• West - SW - 134.750 MHz; 254.250 MHz

The West sector overlies both Tommy and Fitzy sectors from above 4000 to and including 10,000. It also owns from above the surface to and including 10,000 in the vicinity of Laconia Municipal Airport (LCI). This sector is primarily responsible for descending arrivals into Manchester and handing off to either Tommy or Fitzy as appropriate. This sector also climbs westbound departures from either Tommy or Fitzy and hands off to Boston Center.

  • Manchester Coordinator

This coordinator is responsible for inter and intra-facility coordinator. This position has the capability to monitor any position / frequency.


·Tommy - ST - 127.350 MHz; 385.450 MHz

The Tommy sector is one of two Low sectors that overlies the Manchester Airport. This sector owns that airspace from the Manchester Airport to about 25 miles (40 km) north of Manchester from above the surface to and including 4,000 feet (1,200 m). The Tommy sector is either a Final or an Initial Departure sector for the Manchester airport, depending on runway configuration. Tommy is usually combined at Fitzy.


Laconia - 119.850 MHz

This frequency is used to provide IFR clearances and cancellations to aircraft on the ground at Laconia Municipal Airport (LCI).

Concord - 133.650 MHz

This frequency is used to provide IFR clearances and cancellations to aircraft on the ground at Concord Municipal Airport (CON).

Nashua - 121.800 MHz

When Nashua Tower (ASH) is closed (between 9PM and 7AM), The Nashua Ground Control frequency is switched over the Manchester Area controller. Pilots can use this frequency for clearance delivery and IFR cancellations when on the ground at Nashua.

  • Bedford - SB - 124.400 MHz

The Bedford sector is primarily a satellite sector for all airports north of Boston. The Bedford sector owns from the surface to between 2000 and 5,000 feet (1,500 m), depending on the distance from Boston Logan airport. Bedford primarily provides services to aircraft landing and departing Hanscom Field, Beverly Municipal, and Lawrence Municipal.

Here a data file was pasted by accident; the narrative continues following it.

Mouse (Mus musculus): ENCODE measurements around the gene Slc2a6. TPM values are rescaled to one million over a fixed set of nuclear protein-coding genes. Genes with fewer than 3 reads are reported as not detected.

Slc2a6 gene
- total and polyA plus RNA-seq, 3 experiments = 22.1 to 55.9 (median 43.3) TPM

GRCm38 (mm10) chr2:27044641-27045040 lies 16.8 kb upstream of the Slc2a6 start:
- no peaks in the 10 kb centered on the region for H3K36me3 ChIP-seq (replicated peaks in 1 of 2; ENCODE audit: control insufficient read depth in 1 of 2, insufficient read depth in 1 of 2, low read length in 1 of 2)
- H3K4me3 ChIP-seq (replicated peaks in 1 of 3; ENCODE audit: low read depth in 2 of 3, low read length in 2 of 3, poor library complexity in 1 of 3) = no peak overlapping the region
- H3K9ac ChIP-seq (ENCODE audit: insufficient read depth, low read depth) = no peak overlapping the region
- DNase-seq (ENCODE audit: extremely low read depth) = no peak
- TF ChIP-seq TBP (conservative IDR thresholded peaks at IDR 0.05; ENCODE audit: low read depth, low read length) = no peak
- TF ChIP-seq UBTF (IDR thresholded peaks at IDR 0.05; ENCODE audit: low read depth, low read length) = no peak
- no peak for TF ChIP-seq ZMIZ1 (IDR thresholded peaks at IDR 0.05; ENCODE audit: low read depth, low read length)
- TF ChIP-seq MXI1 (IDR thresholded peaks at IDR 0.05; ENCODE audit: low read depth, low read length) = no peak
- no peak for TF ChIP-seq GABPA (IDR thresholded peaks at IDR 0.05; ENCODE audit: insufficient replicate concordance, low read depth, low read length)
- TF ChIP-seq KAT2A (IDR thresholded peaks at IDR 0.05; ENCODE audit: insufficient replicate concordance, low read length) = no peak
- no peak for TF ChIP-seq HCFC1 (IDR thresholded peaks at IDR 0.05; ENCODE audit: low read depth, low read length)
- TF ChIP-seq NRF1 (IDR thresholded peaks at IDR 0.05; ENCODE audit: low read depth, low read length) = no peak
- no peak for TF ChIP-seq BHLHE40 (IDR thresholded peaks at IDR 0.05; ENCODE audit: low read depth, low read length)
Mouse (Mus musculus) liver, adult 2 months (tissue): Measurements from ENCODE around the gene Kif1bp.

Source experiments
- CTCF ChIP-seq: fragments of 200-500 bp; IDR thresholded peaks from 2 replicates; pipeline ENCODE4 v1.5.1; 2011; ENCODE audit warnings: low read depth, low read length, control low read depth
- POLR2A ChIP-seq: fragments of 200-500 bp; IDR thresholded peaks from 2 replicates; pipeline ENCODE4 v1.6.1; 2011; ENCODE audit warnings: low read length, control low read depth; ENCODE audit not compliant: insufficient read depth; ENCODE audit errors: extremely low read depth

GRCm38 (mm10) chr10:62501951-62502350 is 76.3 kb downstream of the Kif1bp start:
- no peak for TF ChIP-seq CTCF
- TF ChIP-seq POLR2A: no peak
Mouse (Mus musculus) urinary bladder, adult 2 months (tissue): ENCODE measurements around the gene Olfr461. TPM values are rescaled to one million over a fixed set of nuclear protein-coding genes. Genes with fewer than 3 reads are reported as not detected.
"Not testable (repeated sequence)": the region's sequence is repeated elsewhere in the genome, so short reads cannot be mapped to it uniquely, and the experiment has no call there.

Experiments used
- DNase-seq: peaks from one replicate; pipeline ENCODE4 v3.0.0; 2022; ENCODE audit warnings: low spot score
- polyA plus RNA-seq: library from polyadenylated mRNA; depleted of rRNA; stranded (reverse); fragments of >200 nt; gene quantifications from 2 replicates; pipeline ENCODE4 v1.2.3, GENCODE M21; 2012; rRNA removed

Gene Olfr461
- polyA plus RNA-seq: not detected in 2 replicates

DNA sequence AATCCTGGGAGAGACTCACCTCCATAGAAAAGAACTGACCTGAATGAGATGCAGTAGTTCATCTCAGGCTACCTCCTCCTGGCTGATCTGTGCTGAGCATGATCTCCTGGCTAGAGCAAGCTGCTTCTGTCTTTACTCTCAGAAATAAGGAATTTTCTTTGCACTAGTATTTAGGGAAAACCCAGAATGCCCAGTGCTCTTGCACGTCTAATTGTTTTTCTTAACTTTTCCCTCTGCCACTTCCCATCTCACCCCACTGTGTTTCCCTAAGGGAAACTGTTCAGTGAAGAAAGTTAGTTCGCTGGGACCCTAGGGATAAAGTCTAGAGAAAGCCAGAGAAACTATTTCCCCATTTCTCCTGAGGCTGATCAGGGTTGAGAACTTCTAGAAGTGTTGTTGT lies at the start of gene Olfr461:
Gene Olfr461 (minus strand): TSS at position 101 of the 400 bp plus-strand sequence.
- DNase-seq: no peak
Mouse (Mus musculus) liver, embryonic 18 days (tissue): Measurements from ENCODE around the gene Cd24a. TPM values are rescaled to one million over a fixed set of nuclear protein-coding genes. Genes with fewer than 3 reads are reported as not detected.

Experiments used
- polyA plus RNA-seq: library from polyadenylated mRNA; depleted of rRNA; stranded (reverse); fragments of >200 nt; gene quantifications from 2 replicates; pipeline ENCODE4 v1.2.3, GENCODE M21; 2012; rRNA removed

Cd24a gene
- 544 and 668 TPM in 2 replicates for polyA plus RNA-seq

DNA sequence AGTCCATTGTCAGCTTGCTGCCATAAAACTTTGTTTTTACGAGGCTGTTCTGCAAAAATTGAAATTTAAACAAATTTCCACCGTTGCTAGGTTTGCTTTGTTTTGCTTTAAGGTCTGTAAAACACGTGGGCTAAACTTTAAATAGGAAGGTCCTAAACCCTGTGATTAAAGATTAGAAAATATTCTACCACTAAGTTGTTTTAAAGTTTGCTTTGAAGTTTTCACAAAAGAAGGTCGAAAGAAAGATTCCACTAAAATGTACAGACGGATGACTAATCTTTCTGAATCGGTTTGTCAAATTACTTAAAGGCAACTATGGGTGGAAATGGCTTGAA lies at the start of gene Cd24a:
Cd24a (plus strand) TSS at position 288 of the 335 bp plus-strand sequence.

• · Bedford Coordinator (CB): This sector is responsible for assisting the Bedford Sector (SB) and any other sectors if necessary. The coordinator at this position manages inter-facility and intra-facility coordination.
  • Rockport - SR - 118.250 MHz

The Rockport sector is primarily an arrival sector for Boston Logan arrivals over GDM and SCUPP, as well as a departure sector for all departures heading north. Boston Logan arrivals are handed off from Boston Center (GDM 36 sector123.750/338.200/PARSO 16 sector 128.200/263.050), descended and sequenced, and handed off to Final 1 or 2, depending on the assigned runway. The Rockport sector generally owns from above Final or Satellite airspace up to 14,000 feet (4,300 m).


Rockport Coordinator (CR):

This coordinator is responsible for assisting the Rockport (SR) Sector. Like the other position this controller performs inter and intra-facility coordination.